Topic: How do we represent the world we live in? Does the representation is accurate? Thesis

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Pawel Konopka

Term Paper Outline.


Topic: How do we represent the world we live in? Does the representation is accurate?

Thesis: We represent the external world through language, myth, and symbol. Those three conditions are necessary but not accurate representations of the world.

  1. Language.

  • It is necessary condition but not accurate and indeed knowledge can lead one astray.

“The sun and the moon, has its ultimate origin in nothing more than a misinterpretation of the names which men have applied to those objects.” (Herbert Spencer, taken form The Neon Kantian reader by Luft pg. 247)

It does indeed reflect a reality–but a reality to which it can never measure up, and which it can never adequately portray. From this point of view all artistic creation becomes a mere imitation, which must always fall short of the original.” (248 The Place of language and Myth)

  • In other words, language is in a way necessary condition to interpret reality of this world, however the reality which language portray is not accurate representation.

  • Language can be understood as suggestion of the experience.

  • Language is not sufficient replication of the truth. It fails to represent things as they truly are. Although, language can represent objects through concepts.

  • Definition of concept: formulation and creations of thoughts, which instead of giving us the true forms of objects, show us rather the forms of thought itself.

So knowledge, as well as myth, language, and art, has been reduced to a kind of fiction that recommends itself by its usefulness, but must not be measured by any strict standard of truth, if it is not to melt away into nothingness.” (249, The Place of Language and Myth.)

  • Schemata that classify, organize, and summarize the phenomena of the real world turn out to be nothing but arbitrary schemes because it does not express the nature of things, but the nature of mind. That can be applied to not only language but also to knowledge, art and myth.”

  1. Potential solution to the language, art and myth as not accurate representation of the world.

Against this self-dissolution of the spirit there is only one remedy: to accept in all seriousness what Kant calls his “Copernican revolution.”

  • In other words, if we want to claim that language is indeed an adequate representation of reality (the world) we must accept the theory in which Kant will present a solution of language or myth as only a suggestion, not accurate representation of the reality.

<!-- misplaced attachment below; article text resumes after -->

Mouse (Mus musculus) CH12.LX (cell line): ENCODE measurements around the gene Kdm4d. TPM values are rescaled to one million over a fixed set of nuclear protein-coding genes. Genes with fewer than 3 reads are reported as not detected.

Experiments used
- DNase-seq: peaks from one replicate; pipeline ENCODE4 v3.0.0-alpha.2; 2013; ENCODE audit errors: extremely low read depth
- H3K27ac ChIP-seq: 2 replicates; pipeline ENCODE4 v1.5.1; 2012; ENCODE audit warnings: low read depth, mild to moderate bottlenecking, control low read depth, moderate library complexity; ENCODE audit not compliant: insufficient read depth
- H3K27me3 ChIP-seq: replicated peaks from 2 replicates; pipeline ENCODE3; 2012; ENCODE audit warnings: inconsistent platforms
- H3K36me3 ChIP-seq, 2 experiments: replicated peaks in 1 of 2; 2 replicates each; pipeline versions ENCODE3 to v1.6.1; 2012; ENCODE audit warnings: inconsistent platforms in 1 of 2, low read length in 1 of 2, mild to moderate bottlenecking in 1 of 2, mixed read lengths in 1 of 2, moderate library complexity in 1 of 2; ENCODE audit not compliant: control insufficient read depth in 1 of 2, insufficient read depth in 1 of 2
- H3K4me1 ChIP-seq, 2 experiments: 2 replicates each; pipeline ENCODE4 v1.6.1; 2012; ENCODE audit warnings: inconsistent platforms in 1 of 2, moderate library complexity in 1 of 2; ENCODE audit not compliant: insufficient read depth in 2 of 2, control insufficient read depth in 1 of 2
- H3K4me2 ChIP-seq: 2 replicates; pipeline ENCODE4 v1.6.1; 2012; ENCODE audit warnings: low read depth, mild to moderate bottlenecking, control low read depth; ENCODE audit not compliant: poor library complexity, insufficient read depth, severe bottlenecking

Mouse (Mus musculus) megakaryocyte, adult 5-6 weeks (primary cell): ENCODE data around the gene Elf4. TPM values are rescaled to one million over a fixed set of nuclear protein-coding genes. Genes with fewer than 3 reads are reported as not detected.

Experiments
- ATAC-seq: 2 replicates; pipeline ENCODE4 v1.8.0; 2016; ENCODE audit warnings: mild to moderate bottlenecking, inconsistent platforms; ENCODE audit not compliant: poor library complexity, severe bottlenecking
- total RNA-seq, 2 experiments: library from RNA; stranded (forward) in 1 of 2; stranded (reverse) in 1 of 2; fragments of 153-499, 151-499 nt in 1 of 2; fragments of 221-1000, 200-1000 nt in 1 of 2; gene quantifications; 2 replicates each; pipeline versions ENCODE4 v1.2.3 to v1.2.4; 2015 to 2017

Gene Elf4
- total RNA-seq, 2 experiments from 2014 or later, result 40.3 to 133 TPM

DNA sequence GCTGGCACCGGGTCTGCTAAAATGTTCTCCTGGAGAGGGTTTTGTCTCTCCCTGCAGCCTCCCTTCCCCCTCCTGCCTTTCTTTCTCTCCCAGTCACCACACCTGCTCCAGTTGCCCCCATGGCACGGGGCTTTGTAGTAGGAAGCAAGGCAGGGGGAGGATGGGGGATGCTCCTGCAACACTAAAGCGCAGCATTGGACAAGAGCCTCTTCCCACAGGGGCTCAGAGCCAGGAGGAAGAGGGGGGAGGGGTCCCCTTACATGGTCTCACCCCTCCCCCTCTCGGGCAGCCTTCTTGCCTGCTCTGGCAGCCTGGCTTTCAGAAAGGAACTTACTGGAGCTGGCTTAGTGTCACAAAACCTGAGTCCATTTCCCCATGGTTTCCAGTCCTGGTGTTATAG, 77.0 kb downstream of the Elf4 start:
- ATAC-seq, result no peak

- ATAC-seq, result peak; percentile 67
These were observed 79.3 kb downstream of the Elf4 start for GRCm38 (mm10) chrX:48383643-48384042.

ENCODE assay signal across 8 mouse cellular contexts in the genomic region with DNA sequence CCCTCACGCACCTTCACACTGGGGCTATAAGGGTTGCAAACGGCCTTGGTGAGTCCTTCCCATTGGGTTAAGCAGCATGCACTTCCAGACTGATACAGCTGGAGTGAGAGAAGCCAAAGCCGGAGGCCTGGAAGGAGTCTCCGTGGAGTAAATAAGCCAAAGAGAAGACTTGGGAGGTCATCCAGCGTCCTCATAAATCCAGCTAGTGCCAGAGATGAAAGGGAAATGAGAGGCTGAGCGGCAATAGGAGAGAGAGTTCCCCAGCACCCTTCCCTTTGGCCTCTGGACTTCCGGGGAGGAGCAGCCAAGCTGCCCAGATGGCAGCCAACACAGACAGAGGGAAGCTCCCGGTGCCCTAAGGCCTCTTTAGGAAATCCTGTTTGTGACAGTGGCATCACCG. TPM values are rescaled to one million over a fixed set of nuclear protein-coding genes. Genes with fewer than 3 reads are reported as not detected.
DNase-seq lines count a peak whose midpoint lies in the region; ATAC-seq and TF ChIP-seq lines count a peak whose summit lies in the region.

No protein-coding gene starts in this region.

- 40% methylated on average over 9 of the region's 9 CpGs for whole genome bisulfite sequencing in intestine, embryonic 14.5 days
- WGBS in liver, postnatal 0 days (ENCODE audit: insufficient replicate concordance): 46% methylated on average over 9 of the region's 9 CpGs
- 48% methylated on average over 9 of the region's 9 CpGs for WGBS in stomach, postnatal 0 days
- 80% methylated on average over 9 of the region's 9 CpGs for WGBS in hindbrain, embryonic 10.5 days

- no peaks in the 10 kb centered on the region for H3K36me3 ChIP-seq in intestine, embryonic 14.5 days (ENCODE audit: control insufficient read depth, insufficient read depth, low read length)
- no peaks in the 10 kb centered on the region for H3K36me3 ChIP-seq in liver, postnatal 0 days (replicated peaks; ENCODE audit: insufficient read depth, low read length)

• We must see the language as measure and criterion for their truth and intrinsic meaning. (249) In other words, we must focus on the language as something symbolic with a true meaning and significance.

  • Myth, art, language is not replication, but original ways of expressing reality.

  • Myth, art, language are the “organs of reality”.

  • From this point of view, Myth, art, and language appear as symbols; not in the sense of mere figures which refer to some given reality by means of suggestions and allegorical renderings which produces and points a world of its own.”

  • Through that organs we can comprehend the objects is the world.

  • Definite form is necessary for something that is visible. Definite from is some form of existence that has its source in some particular way of seeing, intellectual formulation and intuition of meaning.

  • On those basis Kant says that once the myth, art, language becomes an ideational from there is no need to philosophically question them if they represent the reality of the object.

  • Kant’s approach to epistemological representation of an object or the external world, and the approach to epistemological constructivism.1

  1. Myth is not accurate representation of the world, because it does not correspond with the world, it does not reveal the accurate reality.

  • What is Myth according to Max Muller?

  • Not a transformation of history into fabulous legend.

  • Not a fable accepted as history.

  • Not a contemplation of the great forms powers of nature.

  • Myth is something “conditioned and negotiated by the agency of language; it is, in fact the product of basic shortcoming, an inherent weakness of language.”2

  • In other words, myth is only a linguistic attempt to characterize the world that ultimately fails to be characterized in words. Therefore, myths do not correspond to the world it only gives the mental expression, the significance of myth.